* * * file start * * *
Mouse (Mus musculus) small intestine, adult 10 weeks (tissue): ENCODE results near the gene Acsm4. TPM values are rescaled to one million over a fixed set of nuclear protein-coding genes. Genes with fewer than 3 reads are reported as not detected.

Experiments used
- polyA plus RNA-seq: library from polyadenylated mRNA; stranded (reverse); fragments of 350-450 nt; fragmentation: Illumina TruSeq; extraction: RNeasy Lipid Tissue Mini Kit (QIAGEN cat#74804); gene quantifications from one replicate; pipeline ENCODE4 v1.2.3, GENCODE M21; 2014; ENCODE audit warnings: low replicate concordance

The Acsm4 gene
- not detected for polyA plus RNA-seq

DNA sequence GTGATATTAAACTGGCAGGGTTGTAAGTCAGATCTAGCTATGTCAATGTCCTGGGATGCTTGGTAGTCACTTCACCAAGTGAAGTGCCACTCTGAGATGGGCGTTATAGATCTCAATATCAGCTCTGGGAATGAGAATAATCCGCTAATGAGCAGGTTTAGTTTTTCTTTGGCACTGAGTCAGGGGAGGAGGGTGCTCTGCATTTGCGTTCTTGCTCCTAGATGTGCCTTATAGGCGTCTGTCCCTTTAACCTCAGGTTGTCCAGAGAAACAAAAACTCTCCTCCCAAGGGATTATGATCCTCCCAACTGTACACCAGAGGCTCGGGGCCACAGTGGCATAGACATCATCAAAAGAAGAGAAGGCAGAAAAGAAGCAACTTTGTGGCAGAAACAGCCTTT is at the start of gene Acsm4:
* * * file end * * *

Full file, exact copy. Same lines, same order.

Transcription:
Mouse (Mus musculus) small intestine, adult 10 weeks (tissue): ENCODE results near the gene Acsm4. TPM values are rescaled to one million over a fixed set of nuclear protein-coding genes. Genes with fewer than 3 reads are reported as not detected.

Experiments used
- polyA plus RNA-seq: library from polyadenylated mRNA; stranded (reverse); fragments of 350-450 nt; fragmentation: Illumina TruSeq; extraction: RNeasy Lipid Tissue Mini Kit (QIAGEN cat#74804); gene quantifications from one replicate; pipeline ENCODE4 v1.2.3, GENCODE M21; 2014; ENCODE audit warnings: low replicate concordance

The Acsm4 gene
- not detected for polyA plus RNA-seq

DNA sequence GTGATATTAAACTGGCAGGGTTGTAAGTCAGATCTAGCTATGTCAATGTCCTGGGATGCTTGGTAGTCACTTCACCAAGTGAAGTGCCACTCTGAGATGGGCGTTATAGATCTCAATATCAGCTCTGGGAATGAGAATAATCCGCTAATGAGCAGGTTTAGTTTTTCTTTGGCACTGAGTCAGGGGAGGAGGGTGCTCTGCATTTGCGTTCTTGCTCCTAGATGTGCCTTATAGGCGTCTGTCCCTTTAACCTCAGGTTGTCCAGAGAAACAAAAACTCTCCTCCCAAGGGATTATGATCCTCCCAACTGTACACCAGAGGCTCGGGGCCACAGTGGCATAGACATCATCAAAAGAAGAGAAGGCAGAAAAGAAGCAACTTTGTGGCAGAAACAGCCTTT is at the start of gene Acsm4: